I wanted to work in San Francisco, my home, to shave 2 hours of driving out of my daily routine. I wanted to be a designer; after years as a producer doing design work, assisting design, and doing design work on the side at home, I wanted this to be my title and primary task. I wanted to work on mobile games. I love PC games, but I saw (and still see) mobile as one of the bright futures of gaming. It's a barely explored frontier with huge potential for growth and innovation. People scoff at the simplicity of mobile games, but I fully embrace the potential of a miniature computer in the pockets of millions of people with a minute to spare. I also wanted to be a part of something new. I loved the idea that on the off chance that we succeeded, I could point back in years and say "yeah, that was me!"
I took the jump and joined a friend/colleague at a new company with heaps of potential. The company was founded by industry vets with ridiculous resumes, was well-funded, had already released a few solid titles, and employed a few dozen brilliant developers. Unfortunately, things didn't work out for a wide variety of reasons. After 6 months I gave notice and left.
At this point I was in an interesting position. I explored a handful of options and unfortunately not all of them panned out. In one instance my contact was pulled into some last minute, multi-week long meetings and disappeared. I thought he had lost interest when in reality, he just wasn't on email. In other cases it was a matter of timing. Another problem is that I do NOT handle uncertainty well. I have plenty of savings and I didn't actually need a job as quickly as I accepted an offer, but the anxiety of unemployment was killing me and I was too quick to take one. I had two or three other solid avenues I should have investigated and I didn't do so. Finding a job is a big deal and it is not something you should do with haste if you can afford a slower pace. This was a mistake. Friends of mine suggested I join them at their company. I had an uneasy feeling but, hey, it couldn't be that bad, right?
After a few days I knew I didn't want to work there and I set my current plans in motion. After a few months I gave notice and left yet another job. Needless to say, it was an interesting year. I see no value in naming names or being a jerk, but I do see value in listing some things I learned. If for nothing else, it's good to get these things off my mind so I can move on with my career and life.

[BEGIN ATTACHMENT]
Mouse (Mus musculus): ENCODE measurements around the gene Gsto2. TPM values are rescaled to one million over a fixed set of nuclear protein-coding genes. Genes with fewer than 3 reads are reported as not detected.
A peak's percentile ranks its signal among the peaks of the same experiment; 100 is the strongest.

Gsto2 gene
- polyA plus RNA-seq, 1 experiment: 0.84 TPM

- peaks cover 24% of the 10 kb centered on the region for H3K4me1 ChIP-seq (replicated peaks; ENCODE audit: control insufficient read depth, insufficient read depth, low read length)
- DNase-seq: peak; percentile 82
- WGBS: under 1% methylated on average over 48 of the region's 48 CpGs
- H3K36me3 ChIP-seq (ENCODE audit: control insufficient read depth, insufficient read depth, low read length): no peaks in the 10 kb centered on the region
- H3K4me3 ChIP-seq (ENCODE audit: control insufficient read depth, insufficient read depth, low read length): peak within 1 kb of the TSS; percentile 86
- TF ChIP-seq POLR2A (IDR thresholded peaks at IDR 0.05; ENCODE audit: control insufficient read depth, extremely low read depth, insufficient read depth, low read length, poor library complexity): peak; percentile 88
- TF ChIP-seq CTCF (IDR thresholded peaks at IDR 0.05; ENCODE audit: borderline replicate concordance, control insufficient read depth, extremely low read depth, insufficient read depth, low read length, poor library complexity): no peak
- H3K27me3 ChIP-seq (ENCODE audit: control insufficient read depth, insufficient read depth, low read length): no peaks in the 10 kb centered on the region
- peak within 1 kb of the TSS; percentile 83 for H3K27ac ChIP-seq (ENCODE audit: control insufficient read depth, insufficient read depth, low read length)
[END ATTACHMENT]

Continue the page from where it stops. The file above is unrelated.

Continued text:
- Past team leadership and experience doesn't always transfer well to corporate leadership. Running a team of developers is one thing. Steering a company is a different beast. When looking for a company, do your homework and make sure the people up top are setting up the company for success.
- Politics will exist at every company. I've now worked at companies of thousands, dozens, and hundreds, and all of them featured politics. Learn quickly how to communicate so that you can navigate these treacherous waters. In some cases you cannot fix the problem, so learn to deal with it so you can remain happy (if possible) and productive.
- Dig deep and ask about process in your interview. Ask tough questions. Too much and too little process can absolutely kill a company. Furthermore, process defines the parameters by which you will be doing your job each and every day.
- Dig deep and ask who makes decisions and how the decisions are made. Companies with too many decision makers, the wrong decision makers, or arbitrary stakeholders should send a red flag straight to the top of your metaphorical flag pole.
- Examine the back catalog. You need to be inspired and interested in what they have done as a company. If this requirement isn't met, move on. It all depends on your amount of faith. For me, I'm more interested in what a company has done than what they claim they will do. If the company is really new and doesn't have a record yet, you need to really like what their road map contains.
- If you get a bad feeling in the interview, ask the questions you need to ask to set your mind at ease. And if you can't ask that question or get the answer, move on.
- If you want more money, counter-offer. Negotiate. I did this once with mixed success. The worst they can say is no. Fortunately, I've always been fairly comfortable with my salary and I don't really like pushing too hard here. But, that's the thing. If you want more money and getting it will make you happier and more effective, then ask.
- The most important thing is enjoying the people you will work with every day. You need to leave your interview knowing that a.) you will enjoy getting lunch and coffee with the team and b.) you can rely on them to do their part.
Interestingly enough, at the end of this long odyssey I'm back where I started...somewhat. I have a new role on a new team that has a creative and business focus that thrills me. I'm surrounded by people with whom I work incredibly well. I understand the strengths and weaknesses of my peers and the company. Best of all, everything I've learned this year, both good and bad, can now be put to use.
I have plenty of regrets, but I do not regret the decision to leave. People always simplify the entire leave vs. stay decision as "is the grass greener?" and I think that's understating the issue. I think in some cases the grass is greener, but by and large I think it's more that the grass is different. Every organization has its strengths and weaknesses and it's important for you to find one that maximizes that which is most important to you. Having had this experience now, I know better understand what's important to me. I'm better at my job, happier, and I can slowly impact the changes I wish to see on my team.
As miserable as they can be at times, interesting times are what make us interesting and valuable employees and, someday, fantastic leaders.